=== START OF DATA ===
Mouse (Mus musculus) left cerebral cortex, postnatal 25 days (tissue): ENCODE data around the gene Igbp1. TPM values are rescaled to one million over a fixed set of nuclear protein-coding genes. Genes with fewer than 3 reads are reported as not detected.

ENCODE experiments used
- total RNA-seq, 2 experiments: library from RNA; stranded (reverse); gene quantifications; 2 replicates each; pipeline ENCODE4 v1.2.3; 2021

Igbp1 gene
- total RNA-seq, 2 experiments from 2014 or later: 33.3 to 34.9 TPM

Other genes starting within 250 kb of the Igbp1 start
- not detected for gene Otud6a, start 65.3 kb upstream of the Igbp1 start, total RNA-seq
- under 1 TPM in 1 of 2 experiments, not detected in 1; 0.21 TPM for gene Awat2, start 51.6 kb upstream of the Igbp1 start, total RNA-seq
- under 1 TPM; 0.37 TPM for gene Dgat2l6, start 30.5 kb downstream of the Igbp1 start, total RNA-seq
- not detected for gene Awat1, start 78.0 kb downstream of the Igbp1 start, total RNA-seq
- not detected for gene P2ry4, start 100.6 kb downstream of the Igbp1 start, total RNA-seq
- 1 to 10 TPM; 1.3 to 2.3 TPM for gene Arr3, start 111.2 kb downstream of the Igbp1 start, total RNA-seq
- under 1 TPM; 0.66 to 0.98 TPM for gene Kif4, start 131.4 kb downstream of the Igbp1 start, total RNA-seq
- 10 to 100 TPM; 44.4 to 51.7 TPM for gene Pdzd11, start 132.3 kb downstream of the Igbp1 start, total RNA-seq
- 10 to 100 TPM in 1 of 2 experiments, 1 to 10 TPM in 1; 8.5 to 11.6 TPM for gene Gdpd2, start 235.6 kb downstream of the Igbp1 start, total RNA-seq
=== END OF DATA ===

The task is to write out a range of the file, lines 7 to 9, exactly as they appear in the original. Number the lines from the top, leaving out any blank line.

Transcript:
- not detected for gene Otud6a, start 65.3 kb upstream of the Igbp1 start, total RNA-seq
- under 1 TPM in 1 of 2 experiments, not detected in 1; 0.21 TPM for gene Awat2, start 51.6 kb upstream of the Igbp1 start, total RNA-seq
- under 1 TPM; 0.37 TPM for gene Dgat2l6, start 30.5 kb downstream of the Igbp1 start, total RNA-seq